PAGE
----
Chlamydomonas is fresh water free swimming alga. Many species occur in waters having, high content of organic matter. It is frequently found in standing water and ponds, ditches, pools, rain water and in damp soil.
Structure of Chlamydomonas
The plant body is thallus, which consist of single biflagellated cell. It is about 10-30 micron in length. It is usually oval or oblong in shape. The cell organelles are mitochondria, dictyosomes, endoplasmic reticulum, ribosome and nuromotor apparatus. It has the following main demarcations.
The protoplast is covered by a distinct cell wall. The cell wall is thin and transparent. It is cellulose in nature, but some species also contain hemicelluloses, hydroxyproline-rich glycoproteins.
There are two contractile vacuoles situated in the cytoplasm at her anterior end of the cell, near the base of flagellum. These contract alternatively to expel water. Its main function is osmoregulatory.
There is a cup shaped chloroplast is present in the cell. It is a sac like structure enclosing a granular matrix called stroma. It contains the chlorophyll pigments. A Pyrenoid is also present in the cell wall. The reserve food material is starch.
Each cell has a single eyespot towards the outer face. It is red in color. The main function of the eye spot to detect the direction and intensity of the light
The protoplasm is provided with two long, whip like flagella. They are of whiplash type with a 9+2 arrangement of the component fibrils. They are locomotary organ and the energy for locomotion is derived from ATP.
The single nucleus is located centrally, near the anterior end. It is embedded in the cytoplasm that fill in the hollow of chloroplast cup. The nucleus has a distinct nucleolus.
Reproduction in Chlamydomonas
Asexual reproduction takes place by zoospore formation. In growing season, the parent cell come to rest. The flagella are reabsorbed, contractile vacuole disappear and protoplast withdraw from the cell wall. The cytoplasm, chloroplast and the nucleus divided along a longitudinal plane into two daughter protoplasts. Then the division comes to transverse with respect to cell as whole. In this way, usually four daughter protoplasts may be formed. The chloroplast is halved along with the pyrenoid at each successive division. One daughter cell receives the eye spot of parent, the other forms it afresh. The aflagellate daughter protoplast remains bound within the parent wall. These daughter protoplasts within the original cell wall look like a colony. Each daughter protoplast acquires a cell wall, develop flagella of its own, the vacuole reappears. They resemble with the parent but small in size. The parent cell wall ruptures and the daughter cell are released and termed as zoospores. The daughter cells soon grow to the full size and repeat the process.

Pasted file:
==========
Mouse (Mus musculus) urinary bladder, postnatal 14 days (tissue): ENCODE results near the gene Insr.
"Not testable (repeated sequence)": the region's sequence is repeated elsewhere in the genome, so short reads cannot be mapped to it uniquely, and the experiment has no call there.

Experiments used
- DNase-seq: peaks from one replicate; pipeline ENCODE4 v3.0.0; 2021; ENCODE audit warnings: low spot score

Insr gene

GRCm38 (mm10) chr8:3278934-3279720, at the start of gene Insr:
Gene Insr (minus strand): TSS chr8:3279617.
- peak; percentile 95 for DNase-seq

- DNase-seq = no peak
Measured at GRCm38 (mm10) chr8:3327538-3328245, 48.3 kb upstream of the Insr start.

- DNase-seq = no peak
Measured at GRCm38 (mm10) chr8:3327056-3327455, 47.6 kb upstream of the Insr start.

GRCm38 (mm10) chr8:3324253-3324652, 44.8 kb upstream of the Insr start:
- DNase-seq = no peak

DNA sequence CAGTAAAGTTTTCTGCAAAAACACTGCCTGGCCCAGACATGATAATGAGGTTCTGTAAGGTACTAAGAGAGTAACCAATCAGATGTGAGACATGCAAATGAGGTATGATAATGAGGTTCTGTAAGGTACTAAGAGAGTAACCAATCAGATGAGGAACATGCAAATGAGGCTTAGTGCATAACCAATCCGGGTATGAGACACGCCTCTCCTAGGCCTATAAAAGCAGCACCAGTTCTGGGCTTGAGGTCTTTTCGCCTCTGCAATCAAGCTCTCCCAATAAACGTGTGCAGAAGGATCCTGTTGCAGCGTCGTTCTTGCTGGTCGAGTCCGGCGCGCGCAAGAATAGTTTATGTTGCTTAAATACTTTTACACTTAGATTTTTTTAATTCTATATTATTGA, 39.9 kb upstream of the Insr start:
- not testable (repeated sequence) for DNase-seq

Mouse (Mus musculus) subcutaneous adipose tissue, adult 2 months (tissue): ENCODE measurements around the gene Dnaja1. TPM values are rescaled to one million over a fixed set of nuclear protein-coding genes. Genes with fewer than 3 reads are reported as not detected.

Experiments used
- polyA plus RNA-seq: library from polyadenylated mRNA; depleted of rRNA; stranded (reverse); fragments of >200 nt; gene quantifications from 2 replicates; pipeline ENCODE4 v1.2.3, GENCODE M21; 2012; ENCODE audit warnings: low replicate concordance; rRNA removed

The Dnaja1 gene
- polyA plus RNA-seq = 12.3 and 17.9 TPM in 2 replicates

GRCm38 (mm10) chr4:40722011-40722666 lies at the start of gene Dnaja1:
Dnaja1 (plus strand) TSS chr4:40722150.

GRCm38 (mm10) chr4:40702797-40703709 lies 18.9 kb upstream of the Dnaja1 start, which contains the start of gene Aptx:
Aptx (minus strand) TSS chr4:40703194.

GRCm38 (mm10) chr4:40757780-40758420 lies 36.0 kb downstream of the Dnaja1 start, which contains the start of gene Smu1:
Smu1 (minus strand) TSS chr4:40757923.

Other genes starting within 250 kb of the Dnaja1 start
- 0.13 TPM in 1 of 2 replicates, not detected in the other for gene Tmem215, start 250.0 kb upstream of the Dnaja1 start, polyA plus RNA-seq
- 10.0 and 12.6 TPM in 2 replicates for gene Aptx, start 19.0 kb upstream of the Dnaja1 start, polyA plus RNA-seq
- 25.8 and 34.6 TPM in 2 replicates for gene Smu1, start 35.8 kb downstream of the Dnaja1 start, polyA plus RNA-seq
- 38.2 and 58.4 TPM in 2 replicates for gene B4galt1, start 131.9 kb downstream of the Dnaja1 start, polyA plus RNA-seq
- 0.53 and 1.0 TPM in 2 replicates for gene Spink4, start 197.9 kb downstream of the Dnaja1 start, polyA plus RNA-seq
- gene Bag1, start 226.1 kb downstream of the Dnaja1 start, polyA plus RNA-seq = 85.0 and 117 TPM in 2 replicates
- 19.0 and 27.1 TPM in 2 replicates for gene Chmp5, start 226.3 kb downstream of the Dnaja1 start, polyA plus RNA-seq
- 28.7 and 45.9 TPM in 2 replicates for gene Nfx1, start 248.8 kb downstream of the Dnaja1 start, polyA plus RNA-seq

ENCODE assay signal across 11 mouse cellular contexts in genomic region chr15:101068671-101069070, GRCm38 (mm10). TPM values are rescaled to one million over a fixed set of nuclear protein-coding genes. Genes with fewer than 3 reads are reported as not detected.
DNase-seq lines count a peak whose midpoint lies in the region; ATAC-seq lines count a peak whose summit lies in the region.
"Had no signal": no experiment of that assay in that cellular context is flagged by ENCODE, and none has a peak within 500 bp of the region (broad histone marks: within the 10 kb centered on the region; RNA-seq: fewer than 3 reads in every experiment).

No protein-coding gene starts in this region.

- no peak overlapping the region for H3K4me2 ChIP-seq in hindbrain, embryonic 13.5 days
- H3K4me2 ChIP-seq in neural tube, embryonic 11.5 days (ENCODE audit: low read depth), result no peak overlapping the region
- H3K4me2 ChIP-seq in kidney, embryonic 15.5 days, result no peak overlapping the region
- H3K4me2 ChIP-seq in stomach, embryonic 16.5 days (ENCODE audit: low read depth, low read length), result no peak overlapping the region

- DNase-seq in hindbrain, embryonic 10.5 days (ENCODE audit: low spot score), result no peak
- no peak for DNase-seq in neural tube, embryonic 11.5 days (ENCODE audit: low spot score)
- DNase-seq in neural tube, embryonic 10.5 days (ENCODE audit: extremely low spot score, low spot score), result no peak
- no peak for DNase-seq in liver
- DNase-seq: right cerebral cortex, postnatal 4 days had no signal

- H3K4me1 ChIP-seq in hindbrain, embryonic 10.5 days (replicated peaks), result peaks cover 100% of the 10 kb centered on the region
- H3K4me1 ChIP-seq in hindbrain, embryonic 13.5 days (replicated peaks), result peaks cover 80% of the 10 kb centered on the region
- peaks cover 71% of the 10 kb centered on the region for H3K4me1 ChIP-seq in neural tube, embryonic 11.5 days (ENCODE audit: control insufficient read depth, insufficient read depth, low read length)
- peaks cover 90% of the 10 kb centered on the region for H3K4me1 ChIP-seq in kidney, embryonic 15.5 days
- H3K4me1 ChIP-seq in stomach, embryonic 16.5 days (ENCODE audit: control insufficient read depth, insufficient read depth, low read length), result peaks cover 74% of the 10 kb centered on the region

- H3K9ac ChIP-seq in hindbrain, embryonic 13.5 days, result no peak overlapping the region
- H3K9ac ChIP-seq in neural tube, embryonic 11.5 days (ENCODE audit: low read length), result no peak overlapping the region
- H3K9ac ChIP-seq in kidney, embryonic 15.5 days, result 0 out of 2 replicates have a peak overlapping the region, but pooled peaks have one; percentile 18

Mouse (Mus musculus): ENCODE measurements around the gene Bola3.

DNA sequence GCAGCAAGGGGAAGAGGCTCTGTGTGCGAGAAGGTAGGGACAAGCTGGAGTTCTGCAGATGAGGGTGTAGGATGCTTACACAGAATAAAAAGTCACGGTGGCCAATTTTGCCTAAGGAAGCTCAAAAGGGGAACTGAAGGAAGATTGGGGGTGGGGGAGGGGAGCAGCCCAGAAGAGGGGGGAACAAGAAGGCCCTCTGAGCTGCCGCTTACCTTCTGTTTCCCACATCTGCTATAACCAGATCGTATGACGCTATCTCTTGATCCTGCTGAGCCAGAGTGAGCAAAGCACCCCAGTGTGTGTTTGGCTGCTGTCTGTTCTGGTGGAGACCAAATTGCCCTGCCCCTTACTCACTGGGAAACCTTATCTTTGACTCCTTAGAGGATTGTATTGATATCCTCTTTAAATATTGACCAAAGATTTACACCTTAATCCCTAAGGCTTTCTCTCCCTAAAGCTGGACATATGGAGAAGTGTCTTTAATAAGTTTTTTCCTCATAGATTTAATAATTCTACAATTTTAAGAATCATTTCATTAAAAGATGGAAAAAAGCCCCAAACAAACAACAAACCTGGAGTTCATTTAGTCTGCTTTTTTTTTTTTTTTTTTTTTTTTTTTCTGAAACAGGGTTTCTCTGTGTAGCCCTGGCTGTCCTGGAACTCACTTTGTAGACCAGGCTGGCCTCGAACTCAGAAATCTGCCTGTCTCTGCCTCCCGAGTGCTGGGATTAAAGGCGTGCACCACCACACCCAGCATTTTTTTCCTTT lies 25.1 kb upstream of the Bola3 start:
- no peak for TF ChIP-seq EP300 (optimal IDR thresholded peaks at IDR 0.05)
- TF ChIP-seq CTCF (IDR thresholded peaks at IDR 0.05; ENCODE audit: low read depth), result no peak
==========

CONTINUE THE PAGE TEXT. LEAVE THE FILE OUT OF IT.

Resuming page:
Under unsuitable conditions the motile cell come to rest and loses flagella. The protoplast divides into 4-8 cells and fail to develop flagella and fail to escape. They remain together in the parent cell wall which become mucilaginous and swell up. Each daughter cell continually divided and a colony of considerable size contain numerous cells embedded in common mucilage. This assembly of cell is known as palmella stage. When condition become suitable the cell become motile and escape from the mucilage and grow to the parent size.
Sexual reproduction in Chlamydomonas varies through a wide range. It ranges from isogamy to anisogamy and even primitive type of oogamy.
In isogamy, the fusion of gametes similar in size form and structure and thus are called the isogametes. The sexual fusion takes place between biflagellate gametes coming from the same parent cell. The fusion gametes are motile, naked and smaller in size. At the time of gamete formation, the cell withdraws its flagella and comes to rest. The protoplast of cell then divided to form 16, 32, or 64 daughter protoplast It is pear shape in form and has no cell wall. The gametes release in water and swim for a while Finally they come near each other and fuse in pairs either end to end or side by side. The cytoplasm and nucleus fuses with each other. They come to rest, retracts its flagella, rounds up and secretes a thick wall around it to become a zygospore. It tides over unfavorable conditions.
When the conditions become suitable it become germinate. The diploid nucleus undergoes meiosis to form four haploid nuclei. The haploid nuclei are eventually incorporated into meiospore which are motile. At this stage, the zygospore wall crakes liberating the spores having two flagella. The meiospore then grow to an adult Chlamydomonas cell.